Production activity at San Antonio-based jet developer Sino Swearingen Aircraft has not yet picked up since the company announced at the NBAA Convention that it has secured new investors. Owned primarily by the Taiwanese government, Sino Swearingen has delivered just two SJ30s since the airplane received FAA type certification two years ago; the latest delivery occurred at the NBAA show in Atlanta in September. At NBAA, Action Aviation Investors (AAI) announced that it is planning to buy a controlling interest in Sino Swearingen and provide funds to help the company ramp up SJ30 production to meet an order backlog of 274 airplanes.
AAI is a joint venture between real-estate investment firm ACQ Capital and Action Aviation, a UK-based SJ30 distributor chaired by Hamish Harding, buyer of the second SJ30 delivered at the NBAA Convention.
Harding said he couldn’t provide many details at this point because although AAI signed a purchase agreement with Sino Swearingen’s majority owners in Taiwan before the NBAA Convention, the transaction was not finalized as of the middle of last month.
Neither Harding nor John Sabovich, chairman of ACQ Capital of Brentwood, Calif., would say how much they have invested or plan to invest in Sino Swearingen, but they have said they are buying more than 51 percent of the company.
Harding acknowledges that the big challenge facing Sino Swearingen is producing airplanes and obtaining an FAA production certificate, which makes final airworthiness certification of each airplane much more efficient. Industry estimates on the amount of money needed to reach those goals suggest hundreds of millions of dollars, but Harding won’t comment on the financial aspects of AAI’s plans. He does anticipate some kind of supplier conference to get vendors back on board producing components needed to ramp up production of the SJ30. No changes are planned for the existing manufacturing setup, with major airframe structure built at a facility in Martinsburg, W.Va., and final assembly in San Antonio.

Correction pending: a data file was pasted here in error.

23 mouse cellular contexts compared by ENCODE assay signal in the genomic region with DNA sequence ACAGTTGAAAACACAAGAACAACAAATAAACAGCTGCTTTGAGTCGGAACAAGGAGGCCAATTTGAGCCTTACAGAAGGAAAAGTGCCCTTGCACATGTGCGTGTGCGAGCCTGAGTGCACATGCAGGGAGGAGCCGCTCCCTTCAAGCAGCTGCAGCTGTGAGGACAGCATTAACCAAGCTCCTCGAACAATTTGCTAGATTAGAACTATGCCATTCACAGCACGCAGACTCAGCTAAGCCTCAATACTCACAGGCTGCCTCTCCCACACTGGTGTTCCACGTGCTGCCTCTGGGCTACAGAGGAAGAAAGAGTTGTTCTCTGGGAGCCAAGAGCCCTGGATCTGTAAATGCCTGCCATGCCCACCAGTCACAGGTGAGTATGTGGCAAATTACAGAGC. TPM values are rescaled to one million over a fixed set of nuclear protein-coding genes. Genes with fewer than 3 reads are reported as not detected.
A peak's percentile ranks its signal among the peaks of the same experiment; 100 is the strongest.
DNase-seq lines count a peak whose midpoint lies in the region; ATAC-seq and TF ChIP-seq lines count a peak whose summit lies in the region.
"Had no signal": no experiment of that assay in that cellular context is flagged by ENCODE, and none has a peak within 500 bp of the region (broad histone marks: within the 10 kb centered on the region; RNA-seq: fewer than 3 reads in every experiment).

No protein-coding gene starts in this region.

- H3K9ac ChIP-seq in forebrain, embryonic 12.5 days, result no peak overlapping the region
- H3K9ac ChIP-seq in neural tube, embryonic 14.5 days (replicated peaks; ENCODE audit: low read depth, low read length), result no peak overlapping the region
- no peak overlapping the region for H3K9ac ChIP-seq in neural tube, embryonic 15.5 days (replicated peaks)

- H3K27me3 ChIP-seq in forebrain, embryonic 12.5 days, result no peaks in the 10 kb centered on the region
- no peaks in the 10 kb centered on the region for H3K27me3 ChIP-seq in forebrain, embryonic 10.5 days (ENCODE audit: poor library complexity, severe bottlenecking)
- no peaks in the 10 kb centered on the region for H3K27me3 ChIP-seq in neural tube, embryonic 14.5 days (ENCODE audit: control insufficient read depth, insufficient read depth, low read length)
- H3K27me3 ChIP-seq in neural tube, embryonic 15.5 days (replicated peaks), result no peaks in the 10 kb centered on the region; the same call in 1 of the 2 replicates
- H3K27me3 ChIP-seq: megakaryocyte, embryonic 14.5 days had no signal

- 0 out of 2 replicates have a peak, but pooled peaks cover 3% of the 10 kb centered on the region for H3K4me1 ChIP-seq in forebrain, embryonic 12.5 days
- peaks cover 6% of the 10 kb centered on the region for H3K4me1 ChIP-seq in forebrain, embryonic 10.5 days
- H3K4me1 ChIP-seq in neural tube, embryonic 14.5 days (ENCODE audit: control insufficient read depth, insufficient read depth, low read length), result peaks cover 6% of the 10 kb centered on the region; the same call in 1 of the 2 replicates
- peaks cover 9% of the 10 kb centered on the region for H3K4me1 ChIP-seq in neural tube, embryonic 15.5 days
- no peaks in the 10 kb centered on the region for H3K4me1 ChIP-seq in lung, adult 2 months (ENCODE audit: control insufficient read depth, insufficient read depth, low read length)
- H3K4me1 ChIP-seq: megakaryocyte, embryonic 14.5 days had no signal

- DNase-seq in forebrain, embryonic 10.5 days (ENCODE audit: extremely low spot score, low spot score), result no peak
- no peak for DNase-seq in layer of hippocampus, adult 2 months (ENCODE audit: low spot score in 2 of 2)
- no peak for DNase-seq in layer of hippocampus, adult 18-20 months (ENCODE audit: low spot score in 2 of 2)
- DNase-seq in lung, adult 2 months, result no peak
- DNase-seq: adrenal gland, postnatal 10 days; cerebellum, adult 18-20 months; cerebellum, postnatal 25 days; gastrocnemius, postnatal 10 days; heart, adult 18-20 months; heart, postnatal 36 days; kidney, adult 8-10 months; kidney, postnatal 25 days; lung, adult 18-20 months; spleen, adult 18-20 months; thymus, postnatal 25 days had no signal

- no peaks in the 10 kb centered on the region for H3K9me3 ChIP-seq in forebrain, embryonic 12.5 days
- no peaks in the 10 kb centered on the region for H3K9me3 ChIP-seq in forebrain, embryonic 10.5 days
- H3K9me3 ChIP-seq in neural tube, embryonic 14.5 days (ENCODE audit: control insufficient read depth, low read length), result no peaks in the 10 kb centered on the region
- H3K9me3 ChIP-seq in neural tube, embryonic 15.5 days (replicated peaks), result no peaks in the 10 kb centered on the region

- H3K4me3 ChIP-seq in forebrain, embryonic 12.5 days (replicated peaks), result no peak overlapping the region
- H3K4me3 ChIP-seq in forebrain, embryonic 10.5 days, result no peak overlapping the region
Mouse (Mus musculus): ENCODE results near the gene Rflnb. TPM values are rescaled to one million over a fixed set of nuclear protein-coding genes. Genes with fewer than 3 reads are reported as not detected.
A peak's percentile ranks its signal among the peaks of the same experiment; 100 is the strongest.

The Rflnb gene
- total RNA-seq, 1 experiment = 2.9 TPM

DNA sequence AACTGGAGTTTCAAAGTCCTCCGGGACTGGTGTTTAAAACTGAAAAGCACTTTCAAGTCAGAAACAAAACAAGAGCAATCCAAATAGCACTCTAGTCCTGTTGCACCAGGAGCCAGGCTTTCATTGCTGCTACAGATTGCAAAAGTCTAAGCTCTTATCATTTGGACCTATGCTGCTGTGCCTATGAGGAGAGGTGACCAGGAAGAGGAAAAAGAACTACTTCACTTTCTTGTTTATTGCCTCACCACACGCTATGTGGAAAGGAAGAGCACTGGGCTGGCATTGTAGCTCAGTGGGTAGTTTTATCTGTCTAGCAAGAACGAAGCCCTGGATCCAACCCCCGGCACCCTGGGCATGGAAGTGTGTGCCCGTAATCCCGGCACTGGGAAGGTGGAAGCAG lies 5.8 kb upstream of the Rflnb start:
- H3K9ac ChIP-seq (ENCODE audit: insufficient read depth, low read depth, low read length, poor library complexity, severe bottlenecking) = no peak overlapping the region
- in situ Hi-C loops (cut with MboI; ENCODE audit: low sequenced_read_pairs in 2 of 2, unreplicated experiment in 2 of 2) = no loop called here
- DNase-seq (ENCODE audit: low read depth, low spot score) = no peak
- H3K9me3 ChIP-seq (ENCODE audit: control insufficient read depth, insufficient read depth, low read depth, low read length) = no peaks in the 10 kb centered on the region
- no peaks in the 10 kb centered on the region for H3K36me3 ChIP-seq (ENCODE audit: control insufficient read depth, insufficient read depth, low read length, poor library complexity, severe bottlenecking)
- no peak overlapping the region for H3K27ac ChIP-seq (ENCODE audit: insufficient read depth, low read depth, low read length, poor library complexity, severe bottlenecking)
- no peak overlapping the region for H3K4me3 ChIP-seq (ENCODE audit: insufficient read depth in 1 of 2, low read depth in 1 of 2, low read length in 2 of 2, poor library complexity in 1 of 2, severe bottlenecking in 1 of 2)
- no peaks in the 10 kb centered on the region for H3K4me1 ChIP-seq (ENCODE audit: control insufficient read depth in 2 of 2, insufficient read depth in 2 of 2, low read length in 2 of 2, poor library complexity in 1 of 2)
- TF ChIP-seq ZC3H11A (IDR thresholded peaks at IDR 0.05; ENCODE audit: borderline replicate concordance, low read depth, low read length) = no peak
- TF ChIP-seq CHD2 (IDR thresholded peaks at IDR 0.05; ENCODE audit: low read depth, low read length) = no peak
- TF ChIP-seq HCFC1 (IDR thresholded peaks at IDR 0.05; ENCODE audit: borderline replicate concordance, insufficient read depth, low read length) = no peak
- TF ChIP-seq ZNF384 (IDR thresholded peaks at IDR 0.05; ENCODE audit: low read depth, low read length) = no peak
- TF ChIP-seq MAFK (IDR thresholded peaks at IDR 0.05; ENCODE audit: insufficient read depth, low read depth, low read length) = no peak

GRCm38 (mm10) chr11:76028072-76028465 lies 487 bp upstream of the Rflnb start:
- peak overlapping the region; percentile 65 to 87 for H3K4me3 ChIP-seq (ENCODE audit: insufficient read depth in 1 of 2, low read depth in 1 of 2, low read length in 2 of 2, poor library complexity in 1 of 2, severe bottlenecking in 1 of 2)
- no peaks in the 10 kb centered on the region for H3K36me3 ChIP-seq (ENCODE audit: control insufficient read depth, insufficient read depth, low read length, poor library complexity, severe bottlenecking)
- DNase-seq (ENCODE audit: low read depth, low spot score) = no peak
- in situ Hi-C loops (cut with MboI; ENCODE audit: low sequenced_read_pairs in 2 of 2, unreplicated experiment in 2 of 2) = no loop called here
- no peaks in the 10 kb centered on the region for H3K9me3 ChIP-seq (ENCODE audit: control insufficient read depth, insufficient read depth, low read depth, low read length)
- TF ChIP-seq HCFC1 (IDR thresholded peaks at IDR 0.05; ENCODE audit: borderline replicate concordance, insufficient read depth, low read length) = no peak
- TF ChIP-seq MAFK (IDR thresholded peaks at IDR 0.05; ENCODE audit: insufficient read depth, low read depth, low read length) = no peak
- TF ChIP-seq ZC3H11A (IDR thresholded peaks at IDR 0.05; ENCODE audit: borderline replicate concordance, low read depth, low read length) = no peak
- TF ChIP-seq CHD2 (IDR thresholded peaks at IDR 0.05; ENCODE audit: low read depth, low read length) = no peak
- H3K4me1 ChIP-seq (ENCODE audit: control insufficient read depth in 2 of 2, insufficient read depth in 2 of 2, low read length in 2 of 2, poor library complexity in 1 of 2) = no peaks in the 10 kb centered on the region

“We have tremendous demand for the aircraft that we have to satisfy,” Harding said. “It’s a long-term [project], and that is very much our goal, desire and plan.”
The SJ30 occupies its own niche in the business jet market. Harding said, “There are many other good light jets, but none reaches anywhere near this range or speed. No aircraft at any level of business jet has managed to get a 12-psi cabin, thereby having a sea-level cabin to 41,000 feet.…Even at the 49,000-foot ceiling, the cabin is at only 1,800 feet.”
Building a new jet manufacturing company is challenging and costly. News reports claim that the Taiwan government has spent about $700 million on the SJ30 program and that more still will have to be spent to reach a reasonable production rate. It remains to be seen whether AAI’s investment will help Sino Swearingen make it into the small club of financially healthy manufacturers of business jets.
Richard Aboulafia, v-p of analysis at consulting firm Teal Group, isn’t so sure. “Can the SJ30 be salvaged?” he asked. “Not by the current owners, unless they have several hundred million dollars they don’t mind risking. At least one established manufacturer–Bombardier–could use an aircraft in this class, but that’s an outside chance, at best.”